WADA are planning to revise the International Standard for Testing and Investigations ©WADA

The International Standard for Testing and Investigations (ISTI), a key element in the drive to ensure that the war against doping is waged efficiently and effectively, is to undergo a revision, in a process set to get under way in June.

The World Anti-Doping Agency (WADA) wants to speed up the enhancement of criteria relating to sample collection equipment currently included in the ISTI.

It plans to assemble a working group to assist with the process.

This stakeholder consultation will be in parallel with the ongoing review of the World Anti-Doping Code, which is scheduled to culminate in November 2019 at the Fifth World Conference on Doping in Sport.

This focus on sample collection equipment appears to be a consequence of recent developments relating to Berlinger, the dominant supplier.

Disclosure of the coming revision came as part of a new WADA update primarily on the Berlinger situation, dated April 24.

This confirmed that “having previously announced its decision to halt production of its human doping control urine kits and its intention to withdraw from the market”, Berlinger had now decided to continue making the kits “for at least the next 12 months”.

Moreover, “following independent testing on the freezing of the glass bottles used by Berlinger in manufacturing its kits, there was found to be no issues with the glass cracking”.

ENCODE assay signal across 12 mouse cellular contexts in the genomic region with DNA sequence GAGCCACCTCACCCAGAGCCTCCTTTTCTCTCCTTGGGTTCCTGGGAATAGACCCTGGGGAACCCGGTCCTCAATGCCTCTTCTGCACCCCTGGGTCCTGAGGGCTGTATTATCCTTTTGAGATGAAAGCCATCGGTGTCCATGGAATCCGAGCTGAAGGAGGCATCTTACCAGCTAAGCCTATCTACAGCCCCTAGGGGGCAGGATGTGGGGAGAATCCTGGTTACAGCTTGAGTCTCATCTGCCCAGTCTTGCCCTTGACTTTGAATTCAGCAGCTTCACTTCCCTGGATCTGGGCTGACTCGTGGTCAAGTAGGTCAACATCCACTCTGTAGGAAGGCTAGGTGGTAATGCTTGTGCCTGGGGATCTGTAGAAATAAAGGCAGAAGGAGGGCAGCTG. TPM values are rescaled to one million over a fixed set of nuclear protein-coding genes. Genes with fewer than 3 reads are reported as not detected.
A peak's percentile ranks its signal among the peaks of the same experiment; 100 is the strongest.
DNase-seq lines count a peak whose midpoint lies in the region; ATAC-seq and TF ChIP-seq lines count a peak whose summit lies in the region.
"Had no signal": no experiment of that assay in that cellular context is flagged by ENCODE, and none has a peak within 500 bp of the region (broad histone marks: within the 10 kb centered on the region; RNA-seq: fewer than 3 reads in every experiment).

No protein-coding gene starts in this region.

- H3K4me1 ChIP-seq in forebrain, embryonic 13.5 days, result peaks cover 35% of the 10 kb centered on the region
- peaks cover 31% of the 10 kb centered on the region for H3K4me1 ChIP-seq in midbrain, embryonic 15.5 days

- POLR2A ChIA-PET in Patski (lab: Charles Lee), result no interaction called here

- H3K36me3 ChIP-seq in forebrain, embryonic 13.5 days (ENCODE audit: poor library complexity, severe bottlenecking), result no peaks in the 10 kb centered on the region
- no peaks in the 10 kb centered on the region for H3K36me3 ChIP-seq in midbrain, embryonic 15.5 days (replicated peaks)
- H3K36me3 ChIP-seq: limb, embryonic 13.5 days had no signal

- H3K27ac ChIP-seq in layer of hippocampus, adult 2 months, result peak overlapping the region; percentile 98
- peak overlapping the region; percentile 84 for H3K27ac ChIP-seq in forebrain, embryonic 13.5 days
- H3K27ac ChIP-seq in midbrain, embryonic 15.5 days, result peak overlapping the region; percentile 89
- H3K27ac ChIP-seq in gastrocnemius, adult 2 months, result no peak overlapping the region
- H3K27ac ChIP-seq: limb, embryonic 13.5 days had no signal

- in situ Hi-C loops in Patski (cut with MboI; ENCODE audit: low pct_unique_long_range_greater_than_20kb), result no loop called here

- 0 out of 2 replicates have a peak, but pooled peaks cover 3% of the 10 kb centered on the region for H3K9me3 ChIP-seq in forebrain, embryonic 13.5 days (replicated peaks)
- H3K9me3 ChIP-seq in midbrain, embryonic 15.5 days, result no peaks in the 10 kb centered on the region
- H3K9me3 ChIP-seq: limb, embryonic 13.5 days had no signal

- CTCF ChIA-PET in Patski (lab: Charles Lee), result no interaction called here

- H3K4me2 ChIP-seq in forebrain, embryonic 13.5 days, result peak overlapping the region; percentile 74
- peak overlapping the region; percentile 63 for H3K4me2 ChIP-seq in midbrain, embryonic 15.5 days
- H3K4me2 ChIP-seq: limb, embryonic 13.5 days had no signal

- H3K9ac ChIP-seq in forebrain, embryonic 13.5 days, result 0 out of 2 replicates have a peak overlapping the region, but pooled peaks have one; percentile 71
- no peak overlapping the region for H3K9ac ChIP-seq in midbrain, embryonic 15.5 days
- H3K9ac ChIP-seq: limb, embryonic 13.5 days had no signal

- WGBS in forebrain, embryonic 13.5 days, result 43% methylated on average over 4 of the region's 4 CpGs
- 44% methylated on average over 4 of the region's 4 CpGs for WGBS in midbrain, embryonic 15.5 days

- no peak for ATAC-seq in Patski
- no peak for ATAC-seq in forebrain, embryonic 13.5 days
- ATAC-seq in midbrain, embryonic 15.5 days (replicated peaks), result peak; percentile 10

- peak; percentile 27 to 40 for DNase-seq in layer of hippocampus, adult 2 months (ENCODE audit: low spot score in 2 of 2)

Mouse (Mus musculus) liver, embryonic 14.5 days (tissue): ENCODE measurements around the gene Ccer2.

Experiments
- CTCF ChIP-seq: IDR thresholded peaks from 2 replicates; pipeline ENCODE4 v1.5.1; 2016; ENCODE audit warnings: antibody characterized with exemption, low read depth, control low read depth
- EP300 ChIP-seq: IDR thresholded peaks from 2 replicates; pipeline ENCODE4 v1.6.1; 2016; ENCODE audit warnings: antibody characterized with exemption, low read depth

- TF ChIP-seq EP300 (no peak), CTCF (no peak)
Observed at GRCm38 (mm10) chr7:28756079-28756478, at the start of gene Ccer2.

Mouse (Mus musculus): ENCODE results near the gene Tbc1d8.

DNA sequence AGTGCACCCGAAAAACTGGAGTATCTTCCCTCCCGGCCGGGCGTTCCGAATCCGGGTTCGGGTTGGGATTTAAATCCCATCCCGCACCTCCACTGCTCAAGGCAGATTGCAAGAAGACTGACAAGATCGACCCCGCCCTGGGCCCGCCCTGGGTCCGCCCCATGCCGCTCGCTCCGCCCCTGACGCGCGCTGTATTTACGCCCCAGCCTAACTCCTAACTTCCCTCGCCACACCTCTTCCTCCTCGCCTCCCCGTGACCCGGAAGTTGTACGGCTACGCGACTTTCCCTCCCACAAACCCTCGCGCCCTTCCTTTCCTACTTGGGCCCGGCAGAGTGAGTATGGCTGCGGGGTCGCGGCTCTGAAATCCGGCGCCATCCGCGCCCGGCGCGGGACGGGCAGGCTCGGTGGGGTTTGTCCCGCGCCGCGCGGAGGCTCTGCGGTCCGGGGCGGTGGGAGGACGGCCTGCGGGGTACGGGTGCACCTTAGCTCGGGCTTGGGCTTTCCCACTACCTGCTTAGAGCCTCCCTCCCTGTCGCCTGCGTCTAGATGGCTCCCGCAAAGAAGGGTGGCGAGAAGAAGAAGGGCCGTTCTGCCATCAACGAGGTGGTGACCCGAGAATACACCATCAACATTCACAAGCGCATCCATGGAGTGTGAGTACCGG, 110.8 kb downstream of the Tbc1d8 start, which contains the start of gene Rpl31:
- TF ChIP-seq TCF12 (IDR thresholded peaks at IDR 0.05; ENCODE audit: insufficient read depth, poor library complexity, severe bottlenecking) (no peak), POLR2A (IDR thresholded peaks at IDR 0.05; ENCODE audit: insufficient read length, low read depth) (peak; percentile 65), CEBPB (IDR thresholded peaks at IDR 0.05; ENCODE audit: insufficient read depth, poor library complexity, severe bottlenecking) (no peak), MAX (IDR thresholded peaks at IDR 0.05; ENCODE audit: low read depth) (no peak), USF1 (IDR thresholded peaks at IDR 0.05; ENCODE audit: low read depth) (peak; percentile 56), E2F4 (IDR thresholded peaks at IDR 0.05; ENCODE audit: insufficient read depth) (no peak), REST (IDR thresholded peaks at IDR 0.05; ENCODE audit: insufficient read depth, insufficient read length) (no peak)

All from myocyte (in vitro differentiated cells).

A process is underway to select a replacement for Berlinger ©Getty Images
A process is underway to select a replacement for Berlinger ©Getty Images

Berlinger had been informed in February that breakages had been experienced with the security bottles included in the kits used at the 2018 Olympic Winter Games, following the freezing of the anti-doping samples concerned.

The company subsequently commissioned tests conducted by the Swiss Federal Laboratories for Materials Science and Technology (EMPA) in Zurich.

It said this month that these showed that the bottles “display no proneness to breakage beyond the normal tolerances as a result of the freezing process” and that urine samples “can also be stored in a standing position with no increased risk of bottle glass breakage”.

In its update, WADA also reveals that a “WADA-initiated survey” had “revealed no issues with any bottles cracking” and that to date it has received “no reports of cracked Berlinger bottles following freezing” from any accredited laboratory, anti-doping organisation (ADO) or sample collection provider.

On this basis, the agency is recommending that laboratories “revert to storing all Berlinger bottles upright when freezing”, while urging them to remain vigilant.

It continues to explore alternative sources of sample collection kits, while emphasising that it is “up to each ADO to decide which sample collection equipment to use”, provided it meets requirements set out in the ISTI.